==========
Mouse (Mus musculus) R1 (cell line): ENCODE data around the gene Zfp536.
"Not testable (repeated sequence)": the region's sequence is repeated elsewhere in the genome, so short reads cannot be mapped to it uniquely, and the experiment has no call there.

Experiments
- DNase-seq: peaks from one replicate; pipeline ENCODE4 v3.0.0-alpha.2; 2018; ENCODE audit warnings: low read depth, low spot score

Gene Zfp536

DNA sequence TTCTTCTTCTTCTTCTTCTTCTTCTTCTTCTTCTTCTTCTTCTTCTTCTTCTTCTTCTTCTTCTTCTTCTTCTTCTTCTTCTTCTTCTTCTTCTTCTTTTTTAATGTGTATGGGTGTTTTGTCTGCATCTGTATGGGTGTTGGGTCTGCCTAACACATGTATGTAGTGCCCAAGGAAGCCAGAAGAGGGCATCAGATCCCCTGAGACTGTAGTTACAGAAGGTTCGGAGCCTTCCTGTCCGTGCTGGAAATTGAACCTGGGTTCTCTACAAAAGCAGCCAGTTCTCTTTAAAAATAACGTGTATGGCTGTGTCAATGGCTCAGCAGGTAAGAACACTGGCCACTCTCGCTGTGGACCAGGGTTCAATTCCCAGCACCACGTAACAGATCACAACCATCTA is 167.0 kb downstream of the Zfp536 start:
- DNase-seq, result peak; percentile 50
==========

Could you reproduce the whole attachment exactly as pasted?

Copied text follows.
Mouse (Mus musculus) R1 (cell line): ENCODE data around the gene Zfp536.
"Not testable (repeated sequence)": the region's sequence is repeated elsewhere in the genome, so short reads cannot be mapped to it uniquely, and the experiment has no call there.

Experiments
- DNase-seq: peaks from one replicate; pipeline ENCODE4 v3.0.0-alpha.2; 2018; ENCODE audit warnings: low read depth, low spot score

Gene Zfp536

DNA sequence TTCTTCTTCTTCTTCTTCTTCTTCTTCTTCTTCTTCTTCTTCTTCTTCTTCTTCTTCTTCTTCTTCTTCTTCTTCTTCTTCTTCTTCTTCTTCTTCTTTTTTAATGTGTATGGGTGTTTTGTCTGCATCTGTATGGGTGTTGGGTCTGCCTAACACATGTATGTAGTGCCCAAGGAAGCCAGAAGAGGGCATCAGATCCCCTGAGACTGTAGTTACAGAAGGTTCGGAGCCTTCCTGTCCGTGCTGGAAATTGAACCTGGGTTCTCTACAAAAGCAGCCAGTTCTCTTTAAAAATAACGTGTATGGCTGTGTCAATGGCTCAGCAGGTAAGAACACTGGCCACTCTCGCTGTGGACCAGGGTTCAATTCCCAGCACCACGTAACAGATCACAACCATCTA is 167.0 kb downstream of the Zfp536 start:
- DNase-seq, result peak; percentile 50